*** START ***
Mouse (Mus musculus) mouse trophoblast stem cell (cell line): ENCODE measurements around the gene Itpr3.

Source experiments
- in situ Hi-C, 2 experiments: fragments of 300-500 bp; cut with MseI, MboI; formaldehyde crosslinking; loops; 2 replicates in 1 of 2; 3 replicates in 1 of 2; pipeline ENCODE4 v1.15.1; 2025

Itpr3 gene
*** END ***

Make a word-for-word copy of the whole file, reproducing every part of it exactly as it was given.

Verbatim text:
Mouse (Mus musculus) mouse trophoblast stem cell (cell line): ENCODE measurements around the gene Itpr3.

Source experiments
- in situ Hi-C, 2 experiments: fragments of 300-500 bp; cut with MseI, MboI; formaldehyde crosslinking; loops; 2 replicates in 1 of 2; 3 replicates in 1 of 2; pipeline ENCODE4 v1.15.1; 2025

Itpr3 gene